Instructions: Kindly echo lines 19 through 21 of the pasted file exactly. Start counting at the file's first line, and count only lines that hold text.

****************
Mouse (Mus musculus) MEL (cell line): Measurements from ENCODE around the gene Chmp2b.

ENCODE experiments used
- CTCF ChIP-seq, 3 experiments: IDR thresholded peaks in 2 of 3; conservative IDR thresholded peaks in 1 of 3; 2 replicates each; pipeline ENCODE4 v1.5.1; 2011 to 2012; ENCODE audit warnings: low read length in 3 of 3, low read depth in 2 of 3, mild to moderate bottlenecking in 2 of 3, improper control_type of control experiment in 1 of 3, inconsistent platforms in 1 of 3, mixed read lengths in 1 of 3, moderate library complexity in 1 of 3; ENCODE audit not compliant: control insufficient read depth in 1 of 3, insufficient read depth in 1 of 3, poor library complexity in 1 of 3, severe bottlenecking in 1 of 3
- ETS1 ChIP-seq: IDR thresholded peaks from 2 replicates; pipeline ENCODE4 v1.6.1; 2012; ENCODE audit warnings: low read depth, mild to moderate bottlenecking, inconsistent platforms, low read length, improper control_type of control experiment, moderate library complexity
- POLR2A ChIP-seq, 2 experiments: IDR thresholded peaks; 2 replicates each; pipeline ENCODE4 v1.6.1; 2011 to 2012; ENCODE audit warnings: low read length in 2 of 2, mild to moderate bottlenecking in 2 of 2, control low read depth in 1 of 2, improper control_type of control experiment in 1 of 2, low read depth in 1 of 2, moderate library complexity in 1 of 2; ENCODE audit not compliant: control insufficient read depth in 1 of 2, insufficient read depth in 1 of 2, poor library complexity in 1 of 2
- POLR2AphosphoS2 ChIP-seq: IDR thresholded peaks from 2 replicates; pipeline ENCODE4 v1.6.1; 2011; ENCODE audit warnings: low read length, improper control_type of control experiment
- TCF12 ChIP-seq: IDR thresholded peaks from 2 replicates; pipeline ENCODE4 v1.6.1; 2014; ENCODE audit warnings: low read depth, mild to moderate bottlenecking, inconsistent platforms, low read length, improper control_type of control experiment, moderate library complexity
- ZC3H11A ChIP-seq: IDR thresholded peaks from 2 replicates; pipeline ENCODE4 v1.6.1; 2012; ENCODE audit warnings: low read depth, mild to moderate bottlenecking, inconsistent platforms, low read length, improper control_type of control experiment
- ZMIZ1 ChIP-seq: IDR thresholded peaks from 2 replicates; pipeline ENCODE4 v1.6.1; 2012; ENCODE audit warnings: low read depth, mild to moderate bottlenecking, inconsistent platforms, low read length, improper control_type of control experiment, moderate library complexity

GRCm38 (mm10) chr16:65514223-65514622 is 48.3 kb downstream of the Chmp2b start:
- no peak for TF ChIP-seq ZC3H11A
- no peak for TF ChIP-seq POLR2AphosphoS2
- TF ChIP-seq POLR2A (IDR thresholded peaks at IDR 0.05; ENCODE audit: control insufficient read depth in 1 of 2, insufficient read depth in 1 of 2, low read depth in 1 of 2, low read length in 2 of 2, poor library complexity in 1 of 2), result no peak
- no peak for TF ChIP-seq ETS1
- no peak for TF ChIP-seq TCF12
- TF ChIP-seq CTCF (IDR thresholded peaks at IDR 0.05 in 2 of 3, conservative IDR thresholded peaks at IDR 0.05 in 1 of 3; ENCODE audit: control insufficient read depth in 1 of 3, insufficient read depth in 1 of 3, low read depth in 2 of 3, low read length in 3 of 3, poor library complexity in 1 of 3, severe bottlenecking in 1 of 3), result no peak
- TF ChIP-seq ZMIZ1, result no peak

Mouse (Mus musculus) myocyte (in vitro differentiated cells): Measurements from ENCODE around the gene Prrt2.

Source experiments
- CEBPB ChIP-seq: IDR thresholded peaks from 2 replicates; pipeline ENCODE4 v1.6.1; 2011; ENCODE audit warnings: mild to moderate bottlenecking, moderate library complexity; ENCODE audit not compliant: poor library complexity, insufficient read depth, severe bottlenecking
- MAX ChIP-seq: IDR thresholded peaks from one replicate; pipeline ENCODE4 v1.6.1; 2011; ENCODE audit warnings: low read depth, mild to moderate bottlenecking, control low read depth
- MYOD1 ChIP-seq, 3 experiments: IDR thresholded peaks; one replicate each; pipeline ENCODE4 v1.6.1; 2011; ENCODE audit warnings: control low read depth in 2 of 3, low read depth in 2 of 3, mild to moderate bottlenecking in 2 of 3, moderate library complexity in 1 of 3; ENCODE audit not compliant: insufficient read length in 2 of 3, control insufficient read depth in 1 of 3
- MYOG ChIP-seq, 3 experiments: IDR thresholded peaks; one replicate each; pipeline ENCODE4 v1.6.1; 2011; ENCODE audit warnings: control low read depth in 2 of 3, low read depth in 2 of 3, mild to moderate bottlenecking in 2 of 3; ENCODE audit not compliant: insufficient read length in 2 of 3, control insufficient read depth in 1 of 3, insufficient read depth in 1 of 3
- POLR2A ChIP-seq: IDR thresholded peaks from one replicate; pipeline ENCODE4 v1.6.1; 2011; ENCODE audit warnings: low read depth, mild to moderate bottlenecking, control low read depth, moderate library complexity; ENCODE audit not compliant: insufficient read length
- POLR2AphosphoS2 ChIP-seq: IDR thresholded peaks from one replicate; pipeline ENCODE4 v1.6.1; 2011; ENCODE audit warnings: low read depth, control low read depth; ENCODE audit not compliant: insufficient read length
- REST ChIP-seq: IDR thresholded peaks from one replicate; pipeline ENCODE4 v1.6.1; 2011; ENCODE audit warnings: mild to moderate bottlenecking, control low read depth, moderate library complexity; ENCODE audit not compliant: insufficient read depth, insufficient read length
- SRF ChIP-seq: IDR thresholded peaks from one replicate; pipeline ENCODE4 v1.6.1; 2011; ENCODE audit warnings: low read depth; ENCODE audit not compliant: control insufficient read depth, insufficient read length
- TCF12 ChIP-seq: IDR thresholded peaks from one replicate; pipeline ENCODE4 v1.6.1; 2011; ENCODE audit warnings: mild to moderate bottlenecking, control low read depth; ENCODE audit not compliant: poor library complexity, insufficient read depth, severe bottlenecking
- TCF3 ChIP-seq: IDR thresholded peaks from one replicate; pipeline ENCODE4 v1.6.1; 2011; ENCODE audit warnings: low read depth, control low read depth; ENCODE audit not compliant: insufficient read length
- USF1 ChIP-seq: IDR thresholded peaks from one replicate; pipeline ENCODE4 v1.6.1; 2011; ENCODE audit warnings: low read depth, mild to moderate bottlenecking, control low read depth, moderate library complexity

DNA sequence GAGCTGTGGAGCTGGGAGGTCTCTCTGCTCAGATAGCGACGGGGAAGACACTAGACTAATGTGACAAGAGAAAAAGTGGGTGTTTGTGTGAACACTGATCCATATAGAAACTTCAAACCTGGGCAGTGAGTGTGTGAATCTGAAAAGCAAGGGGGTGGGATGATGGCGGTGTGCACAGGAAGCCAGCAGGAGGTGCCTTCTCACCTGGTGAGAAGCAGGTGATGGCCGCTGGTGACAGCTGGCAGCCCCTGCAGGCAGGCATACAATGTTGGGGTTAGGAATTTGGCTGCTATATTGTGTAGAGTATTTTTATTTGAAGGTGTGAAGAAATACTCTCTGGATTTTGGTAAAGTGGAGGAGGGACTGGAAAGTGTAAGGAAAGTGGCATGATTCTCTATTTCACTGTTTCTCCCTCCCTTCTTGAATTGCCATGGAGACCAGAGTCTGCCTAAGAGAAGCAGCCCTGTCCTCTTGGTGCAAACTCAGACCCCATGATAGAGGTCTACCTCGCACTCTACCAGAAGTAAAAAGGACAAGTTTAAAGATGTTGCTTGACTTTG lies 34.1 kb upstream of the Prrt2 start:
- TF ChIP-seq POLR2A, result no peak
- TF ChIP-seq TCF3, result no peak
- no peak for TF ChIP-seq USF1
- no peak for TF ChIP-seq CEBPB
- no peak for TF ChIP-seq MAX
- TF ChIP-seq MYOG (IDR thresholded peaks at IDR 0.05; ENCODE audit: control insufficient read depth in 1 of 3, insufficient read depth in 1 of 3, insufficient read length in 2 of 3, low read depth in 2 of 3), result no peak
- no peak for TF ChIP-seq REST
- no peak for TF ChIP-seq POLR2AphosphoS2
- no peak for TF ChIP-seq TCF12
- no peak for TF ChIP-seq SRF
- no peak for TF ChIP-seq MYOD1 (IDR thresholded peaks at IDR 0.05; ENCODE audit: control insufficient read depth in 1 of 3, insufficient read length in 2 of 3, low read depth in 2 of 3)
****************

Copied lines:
Source experiments
- CEBPB ChIP-seq: IDR thresholded peaks from 2 replicates; pipeline ENCODE4 v1.6.1; 2011; ENCODE audit warnings: mild to moderate bottlenecking, moderate library complexity; ENCODE audit not compliant: poor library complexity, insufficient read depth, severe bottlenecking
- MAX ChIP-seq: IDR thresholded peaks from one replicate; pipeline ENCODE4 v1.6.1; 2011; ENCODE audit warnings: low read depth, mild to moderate bottlenecking, control low read depth